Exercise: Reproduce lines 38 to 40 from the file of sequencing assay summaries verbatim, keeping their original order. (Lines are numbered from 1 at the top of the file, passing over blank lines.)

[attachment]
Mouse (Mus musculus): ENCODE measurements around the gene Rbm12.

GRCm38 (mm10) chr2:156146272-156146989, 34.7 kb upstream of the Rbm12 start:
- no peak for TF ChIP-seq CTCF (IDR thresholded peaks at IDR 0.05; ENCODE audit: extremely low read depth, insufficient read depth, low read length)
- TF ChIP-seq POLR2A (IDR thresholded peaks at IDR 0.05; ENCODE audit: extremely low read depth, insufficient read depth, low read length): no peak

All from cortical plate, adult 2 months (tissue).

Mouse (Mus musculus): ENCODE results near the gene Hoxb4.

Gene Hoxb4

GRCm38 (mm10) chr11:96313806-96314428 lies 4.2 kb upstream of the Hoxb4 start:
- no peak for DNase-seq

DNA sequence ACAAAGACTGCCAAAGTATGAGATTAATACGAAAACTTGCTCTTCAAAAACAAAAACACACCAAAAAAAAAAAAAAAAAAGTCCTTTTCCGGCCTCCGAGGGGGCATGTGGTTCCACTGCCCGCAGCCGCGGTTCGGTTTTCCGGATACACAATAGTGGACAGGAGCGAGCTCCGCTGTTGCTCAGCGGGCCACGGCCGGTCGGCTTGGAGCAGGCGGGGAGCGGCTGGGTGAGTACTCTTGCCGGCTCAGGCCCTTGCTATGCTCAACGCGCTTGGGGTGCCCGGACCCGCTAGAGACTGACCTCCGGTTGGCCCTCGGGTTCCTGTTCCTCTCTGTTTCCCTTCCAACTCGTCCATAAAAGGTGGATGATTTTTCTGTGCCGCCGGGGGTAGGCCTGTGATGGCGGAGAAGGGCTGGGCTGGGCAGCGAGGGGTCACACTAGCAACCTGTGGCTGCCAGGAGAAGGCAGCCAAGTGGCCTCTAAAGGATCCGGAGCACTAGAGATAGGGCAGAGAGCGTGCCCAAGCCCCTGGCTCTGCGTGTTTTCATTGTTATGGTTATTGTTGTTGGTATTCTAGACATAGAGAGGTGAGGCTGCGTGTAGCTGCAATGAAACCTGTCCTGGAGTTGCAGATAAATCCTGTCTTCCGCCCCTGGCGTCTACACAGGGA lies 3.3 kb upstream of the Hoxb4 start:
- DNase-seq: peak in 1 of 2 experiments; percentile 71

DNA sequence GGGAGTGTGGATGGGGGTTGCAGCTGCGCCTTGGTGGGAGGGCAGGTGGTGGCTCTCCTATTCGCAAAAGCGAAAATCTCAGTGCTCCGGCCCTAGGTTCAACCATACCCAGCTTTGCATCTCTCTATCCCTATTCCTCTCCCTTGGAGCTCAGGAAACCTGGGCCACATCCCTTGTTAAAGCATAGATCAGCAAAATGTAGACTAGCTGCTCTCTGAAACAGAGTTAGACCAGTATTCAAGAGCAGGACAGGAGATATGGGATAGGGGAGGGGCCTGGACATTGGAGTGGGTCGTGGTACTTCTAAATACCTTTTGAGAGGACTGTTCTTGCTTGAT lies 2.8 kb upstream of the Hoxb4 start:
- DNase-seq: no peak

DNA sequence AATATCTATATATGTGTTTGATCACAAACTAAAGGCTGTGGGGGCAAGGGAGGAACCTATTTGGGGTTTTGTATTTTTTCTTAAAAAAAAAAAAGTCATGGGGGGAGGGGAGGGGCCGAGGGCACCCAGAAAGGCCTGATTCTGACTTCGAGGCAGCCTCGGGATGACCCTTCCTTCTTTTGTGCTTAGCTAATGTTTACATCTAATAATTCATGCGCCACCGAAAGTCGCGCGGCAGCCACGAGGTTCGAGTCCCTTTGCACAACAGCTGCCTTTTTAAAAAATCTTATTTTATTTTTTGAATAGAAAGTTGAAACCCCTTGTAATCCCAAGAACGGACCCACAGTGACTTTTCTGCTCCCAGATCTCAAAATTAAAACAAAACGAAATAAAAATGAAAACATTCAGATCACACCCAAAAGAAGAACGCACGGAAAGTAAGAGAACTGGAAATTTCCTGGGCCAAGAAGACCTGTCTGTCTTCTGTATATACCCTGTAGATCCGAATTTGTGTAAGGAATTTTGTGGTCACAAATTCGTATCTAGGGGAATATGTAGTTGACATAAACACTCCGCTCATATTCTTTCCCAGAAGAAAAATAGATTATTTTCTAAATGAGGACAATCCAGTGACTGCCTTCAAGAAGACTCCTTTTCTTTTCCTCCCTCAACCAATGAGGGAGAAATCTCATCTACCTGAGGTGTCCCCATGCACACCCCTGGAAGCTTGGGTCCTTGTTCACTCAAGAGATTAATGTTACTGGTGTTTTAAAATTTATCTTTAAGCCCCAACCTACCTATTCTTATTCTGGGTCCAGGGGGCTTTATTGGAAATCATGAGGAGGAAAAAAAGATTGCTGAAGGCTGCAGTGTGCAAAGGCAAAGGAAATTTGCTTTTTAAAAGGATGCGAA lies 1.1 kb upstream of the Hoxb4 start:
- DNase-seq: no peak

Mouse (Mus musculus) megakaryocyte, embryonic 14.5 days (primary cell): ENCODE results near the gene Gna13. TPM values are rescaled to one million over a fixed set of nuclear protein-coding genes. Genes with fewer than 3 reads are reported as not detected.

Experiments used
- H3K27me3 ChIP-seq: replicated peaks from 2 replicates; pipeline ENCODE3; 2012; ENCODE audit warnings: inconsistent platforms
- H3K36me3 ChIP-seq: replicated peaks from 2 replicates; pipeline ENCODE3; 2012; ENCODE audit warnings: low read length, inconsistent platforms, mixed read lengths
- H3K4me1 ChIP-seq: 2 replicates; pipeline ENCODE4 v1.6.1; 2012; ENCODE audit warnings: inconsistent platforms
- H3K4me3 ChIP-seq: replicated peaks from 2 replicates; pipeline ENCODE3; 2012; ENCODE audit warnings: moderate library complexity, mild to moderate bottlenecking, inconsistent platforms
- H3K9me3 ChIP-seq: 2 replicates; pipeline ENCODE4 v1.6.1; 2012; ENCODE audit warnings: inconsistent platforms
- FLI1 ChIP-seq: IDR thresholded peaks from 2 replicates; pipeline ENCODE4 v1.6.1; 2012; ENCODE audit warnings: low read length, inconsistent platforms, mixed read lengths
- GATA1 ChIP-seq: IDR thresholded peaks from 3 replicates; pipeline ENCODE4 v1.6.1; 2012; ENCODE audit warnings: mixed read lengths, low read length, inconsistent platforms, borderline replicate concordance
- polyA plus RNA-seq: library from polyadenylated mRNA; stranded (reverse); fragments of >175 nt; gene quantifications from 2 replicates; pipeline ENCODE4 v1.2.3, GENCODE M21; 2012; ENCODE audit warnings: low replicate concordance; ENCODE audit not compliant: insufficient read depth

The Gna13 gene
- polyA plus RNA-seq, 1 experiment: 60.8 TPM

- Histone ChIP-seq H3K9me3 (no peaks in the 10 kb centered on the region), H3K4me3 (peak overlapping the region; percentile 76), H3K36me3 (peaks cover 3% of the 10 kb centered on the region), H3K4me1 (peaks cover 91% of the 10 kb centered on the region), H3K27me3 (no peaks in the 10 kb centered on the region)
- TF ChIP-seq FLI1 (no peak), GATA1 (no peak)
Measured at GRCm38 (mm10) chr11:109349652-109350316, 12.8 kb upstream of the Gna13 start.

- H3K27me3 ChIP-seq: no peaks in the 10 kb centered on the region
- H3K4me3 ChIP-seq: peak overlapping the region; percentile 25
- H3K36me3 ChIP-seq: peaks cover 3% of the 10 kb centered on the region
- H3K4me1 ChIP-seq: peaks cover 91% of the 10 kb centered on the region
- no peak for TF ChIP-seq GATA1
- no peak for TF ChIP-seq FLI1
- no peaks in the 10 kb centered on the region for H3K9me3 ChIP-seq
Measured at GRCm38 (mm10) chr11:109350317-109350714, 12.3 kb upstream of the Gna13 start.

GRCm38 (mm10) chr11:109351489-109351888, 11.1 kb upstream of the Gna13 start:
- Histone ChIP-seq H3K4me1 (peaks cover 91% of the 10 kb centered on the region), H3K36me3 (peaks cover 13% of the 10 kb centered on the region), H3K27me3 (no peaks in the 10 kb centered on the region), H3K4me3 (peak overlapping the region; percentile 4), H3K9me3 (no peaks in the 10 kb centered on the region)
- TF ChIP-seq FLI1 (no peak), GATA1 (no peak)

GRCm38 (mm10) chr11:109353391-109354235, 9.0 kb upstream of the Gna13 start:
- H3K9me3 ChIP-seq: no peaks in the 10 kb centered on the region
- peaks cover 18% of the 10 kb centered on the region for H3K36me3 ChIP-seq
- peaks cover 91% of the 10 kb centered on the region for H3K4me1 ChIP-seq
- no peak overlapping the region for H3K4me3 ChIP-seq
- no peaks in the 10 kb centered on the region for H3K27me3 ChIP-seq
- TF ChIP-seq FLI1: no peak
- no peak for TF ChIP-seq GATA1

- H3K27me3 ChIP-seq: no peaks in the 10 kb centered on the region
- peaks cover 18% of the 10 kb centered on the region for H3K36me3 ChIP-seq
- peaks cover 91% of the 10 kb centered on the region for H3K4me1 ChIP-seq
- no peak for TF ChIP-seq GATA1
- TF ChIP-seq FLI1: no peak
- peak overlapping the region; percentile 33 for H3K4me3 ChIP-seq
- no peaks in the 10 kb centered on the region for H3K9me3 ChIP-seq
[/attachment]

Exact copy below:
Measured at GRCm38 (mm10) chr11:109350317-109350714, 12.3 kb upstream of the Gna13 start.

GRCm38 (mm10) chr11:109351489-109351888, 11.1 kb upstream of the Gna13 start:
- Histone ChIP-seq H3K4me1 (peaks cover 91% of the 10 kb centered on the region), H3K36me3 (peaks cover 13% of the 10 kb centered on the region), H3K27me3 (no peaks in the 10 kb centered on the region), H3K4me3 (peak overlapping the region; percentile 4), H3K9me3 (no peaks in the 10 kb centered on the region)